Reading log

Picofarad #6 contents | Next: Scintillations

All the Hugo nominees in the Short Story, Novella, and Novelette categories: My top votes went to "Singing My Sister Down", "Magic For Beginners" (tough call between that and "The Little Goddess"), and "Two Hearts".

Spaceballs: I had the same reaction to this as to every Mel Brooks movie I've seen except the first, which is that it has its moments, but it's not as good as Silent Movie. I think I've finally put my finger on why, though: they tend to get bogged down in dialogue, and Silent Movie was forced to limit dialogue to just the good lines.

The Fabulous Riverboat by Philip Jose Farmer: I continue to like this series, but I find it ominous that the author promises the story will end in book 3 whereas I think I've heard of around 5 titles...

Imaginary Magnitude by Stanislaw Lem: This starts of as a collection of introductions to books of the future but then switches over to a series of essays from the standpoint of a hyperintelligent computer, with notes by two of its main tenders. Tough going in places, but an interesting read.

Space Doctor by Lee Correy: The flavor of this book can be best illustrated with a quote. Tom is our title character, and Dan Hills is the brilliant engineer who has spent years designing the space station.

"But, Dan, do we have a storm cellar?"

"Storm cellar?"

"I've talked with the NASA people at Johnson Space Center, too," Tom explained. "GEO Base is beyond the Van Allen Belts. If the Sun coughs up a pretty good flare, we'll have a severe radiation problem and only minutes to get behind shielding. We'll need a storm cellar."

Dan Hills thought about this for a moment. "Why the hell didn't those idiots at NASA tell me that when we started the design of GEO Base?" he erupted, slamming his hand down on the desk.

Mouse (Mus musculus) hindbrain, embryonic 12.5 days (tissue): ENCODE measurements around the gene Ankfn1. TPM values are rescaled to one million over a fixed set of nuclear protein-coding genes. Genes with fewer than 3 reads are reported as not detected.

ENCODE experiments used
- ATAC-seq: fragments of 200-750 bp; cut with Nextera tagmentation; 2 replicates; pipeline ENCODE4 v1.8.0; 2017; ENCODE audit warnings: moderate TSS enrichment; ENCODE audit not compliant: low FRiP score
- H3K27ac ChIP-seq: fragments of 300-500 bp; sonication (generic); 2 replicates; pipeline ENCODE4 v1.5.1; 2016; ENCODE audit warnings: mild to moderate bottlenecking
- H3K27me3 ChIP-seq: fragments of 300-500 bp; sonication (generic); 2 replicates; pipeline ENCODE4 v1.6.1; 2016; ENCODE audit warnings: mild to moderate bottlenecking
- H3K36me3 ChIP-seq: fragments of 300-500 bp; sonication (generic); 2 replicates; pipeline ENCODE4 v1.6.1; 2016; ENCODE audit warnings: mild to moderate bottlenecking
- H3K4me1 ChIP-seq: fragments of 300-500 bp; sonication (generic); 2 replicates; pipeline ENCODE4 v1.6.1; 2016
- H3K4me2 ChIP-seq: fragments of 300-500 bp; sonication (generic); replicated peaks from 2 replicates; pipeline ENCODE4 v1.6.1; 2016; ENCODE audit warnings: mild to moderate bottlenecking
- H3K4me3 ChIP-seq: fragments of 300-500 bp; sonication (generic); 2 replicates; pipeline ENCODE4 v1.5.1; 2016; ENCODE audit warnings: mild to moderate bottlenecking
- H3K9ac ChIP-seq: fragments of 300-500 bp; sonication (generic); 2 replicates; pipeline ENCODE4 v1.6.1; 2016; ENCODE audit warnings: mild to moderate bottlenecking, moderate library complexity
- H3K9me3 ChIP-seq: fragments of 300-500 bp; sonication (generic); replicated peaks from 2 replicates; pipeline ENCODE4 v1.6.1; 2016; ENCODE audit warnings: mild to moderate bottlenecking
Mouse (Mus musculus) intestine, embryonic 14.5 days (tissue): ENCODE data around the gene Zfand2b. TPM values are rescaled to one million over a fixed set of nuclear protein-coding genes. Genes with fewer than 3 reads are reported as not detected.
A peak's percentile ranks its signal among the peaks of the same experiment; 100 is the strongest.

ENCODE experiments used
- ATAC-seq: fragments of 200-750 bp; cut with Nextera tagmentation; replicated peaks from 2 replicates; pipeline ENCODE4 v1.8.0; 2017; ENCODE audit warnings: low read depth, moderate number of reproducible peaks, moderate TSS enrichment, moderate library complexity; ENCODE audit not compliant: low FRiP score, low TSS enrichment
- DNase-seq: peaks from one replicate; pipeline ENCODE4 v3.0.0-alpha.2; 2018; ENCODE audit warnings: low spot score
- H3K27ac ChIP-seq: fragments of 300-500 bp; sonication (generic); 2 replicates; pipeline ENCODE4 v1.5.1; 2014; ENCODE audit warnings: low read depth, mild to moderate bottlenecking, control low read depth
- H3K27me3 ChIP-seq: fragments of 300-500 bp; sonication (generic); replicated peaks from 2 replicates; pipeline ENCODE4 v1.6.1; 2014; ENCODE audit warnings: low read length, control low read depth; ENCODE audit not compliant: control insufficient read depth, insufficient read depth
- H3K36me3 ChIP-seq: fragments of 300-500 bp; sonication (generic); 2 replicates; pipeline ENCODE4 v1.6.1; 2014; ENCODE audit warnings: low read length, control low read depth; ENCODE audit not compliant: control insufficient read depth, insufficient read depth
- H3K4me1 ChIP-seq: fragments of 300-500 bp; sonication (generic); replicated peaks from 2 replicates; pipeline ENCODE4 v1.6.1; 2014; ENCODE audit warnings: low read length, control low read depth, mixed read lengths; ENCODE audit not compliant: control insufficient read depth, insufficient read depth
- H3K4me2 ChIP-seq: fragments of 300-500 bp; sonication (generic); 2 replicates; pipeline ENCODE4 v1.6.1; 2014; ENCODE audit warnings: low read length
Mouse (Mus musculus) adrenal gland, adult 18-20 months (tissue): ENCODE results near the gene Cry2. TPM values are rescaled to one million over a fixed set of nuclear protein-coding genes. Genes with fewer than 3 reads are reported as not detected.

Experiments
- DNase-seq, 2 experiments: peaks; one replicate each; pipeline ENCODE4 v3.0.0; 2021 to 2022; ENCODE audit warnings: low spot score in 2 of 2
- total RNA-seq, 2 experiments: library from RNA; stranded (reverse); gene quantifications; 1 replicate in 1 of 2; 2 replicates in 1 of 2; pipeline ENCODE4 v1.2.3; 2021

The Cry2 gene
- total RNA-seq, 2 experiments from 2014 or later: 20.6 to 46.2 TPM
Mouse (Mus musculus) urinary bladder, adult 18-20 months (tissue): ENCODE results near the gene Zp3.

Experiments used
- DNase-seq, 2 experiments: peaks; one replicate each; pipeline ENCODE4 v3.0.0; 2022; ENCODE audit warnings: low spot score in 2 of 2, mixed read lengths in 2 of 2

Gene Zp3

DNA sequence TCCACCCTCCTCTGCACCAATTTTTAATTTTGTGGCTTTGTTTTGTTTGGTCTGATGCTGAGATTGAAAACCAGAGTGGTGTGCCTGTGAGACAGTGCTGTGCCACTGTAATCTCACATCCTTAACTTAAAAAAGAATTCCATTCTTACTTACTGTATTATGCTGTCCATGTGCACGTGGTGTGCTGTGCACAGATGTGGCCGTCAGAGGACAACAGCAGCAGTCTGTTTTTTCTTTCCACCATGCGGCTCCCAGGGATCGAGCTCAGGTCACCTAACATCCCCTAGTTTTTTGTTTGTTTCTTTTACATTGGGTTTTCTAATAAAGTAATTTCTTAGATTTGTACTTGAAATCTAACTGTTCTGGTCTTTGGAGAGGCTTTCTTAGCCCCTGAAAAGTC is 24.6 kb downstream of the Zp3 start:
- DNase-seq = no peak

And there's lots more where that came from.

The Deadly Sky by Doris Piserchia: A very Piserchian novel about a few people trying to save the world from some kind of war machine which is breaking into our dimension.

Between the Strokes of Night by Charles Sheffield (revised version from 2002): The introduction explains that the author feels the true sf novel is the one where, if you take away the science, there is no story. He definitely succeeded there, but there is one huge physical blunder hanging over the main sf idea in the story.

A Secret Atlas by Michael A. Stackpole: My first criterion for high fantasy these days is that the world not be drawn from the generic northern European Middle Ages. So far, so good (it mostly uses the generic Chinese Middle Ages, with a side trip to Mesoamerica).

The Schemes of Dragons by Dave Smeds: This goes on the very short list of books I have never managed to finish reading. It's not that it's the worst book I've tried to read lately, because it isn't by a long shot, but I just wasn't gripped, and after a week of eyeing it nervously and being unable to pick it up again I had to admit I wasn.t finishing it.

X-Men 3: I don't normally like superhero movies, but heard from several directions that this one was really good. Well, it's about as good as it can be for the Cliffs Notes version of a long and complicated comic-book saga. I also hear that there's a lot of debate somewhere out there about what the scene after the credits means. I can tell you exactly what it means: there's going to be another sequel.